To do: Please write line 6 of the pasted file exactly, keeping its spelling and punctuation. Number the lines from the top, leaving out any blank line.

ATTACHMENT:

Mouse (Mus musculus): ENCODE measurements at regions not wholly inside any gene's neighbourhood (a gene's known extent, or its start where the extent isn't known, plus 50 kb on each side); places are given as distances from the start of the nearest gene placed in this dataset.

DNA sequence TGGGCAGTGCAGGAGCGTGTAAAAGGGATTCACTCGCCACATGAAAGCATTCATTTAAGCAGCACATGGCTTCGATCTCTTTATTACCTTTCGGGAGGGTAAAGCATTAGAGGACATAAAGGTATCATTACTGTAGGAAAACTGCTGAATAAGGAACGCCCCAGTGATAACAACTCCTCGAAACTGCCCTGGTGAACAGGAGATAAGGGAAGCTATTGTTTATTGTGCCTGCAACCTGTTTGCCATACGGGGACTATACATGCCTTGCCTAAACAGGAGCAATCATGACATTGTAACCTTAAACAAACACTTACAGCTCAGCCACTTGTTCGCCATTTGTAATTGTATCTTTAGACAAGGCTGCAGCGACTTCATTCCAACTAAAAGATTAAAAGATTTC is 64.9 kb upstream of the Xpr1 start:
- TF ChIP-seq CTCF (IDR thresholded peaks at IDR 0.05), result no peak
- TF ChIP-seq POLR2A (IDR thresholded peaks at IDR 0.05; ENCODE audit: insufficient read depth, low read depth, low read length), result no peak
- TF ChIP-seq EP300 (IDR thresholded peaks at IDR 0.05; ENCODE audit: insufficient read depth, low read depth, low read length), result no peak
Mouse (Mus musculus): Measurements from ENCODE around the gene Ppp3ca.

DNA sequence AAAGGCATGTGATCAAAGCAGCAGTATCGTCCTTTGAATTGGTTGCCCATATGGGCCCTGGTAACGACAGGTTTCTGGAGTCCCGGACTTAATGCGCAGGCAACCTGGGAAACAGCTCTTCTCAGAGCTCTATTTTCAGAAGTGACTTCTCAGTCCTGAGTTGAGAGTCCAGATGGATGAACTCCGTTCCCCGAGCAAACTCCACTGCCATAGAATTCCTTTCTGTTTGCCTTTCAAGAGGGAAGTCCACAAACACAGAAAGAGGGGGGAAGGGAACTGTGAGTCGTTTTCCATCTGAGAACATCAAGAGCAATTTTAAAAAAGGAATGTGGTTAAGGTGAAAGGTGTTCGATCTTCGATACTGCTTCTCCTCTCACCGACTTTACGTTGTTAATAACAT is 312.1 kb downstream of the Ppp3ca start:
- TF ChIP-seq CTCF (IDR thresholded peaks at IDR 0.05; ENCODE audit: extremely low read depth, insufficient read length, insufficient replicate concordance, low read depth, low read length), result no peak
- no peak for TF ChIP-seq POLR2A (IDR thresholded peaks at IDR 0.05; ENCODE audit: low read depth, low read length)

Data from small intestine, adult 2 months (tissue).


Mouse (Mus musculus): Measurements from ENCODE around the gene Ppp3ca.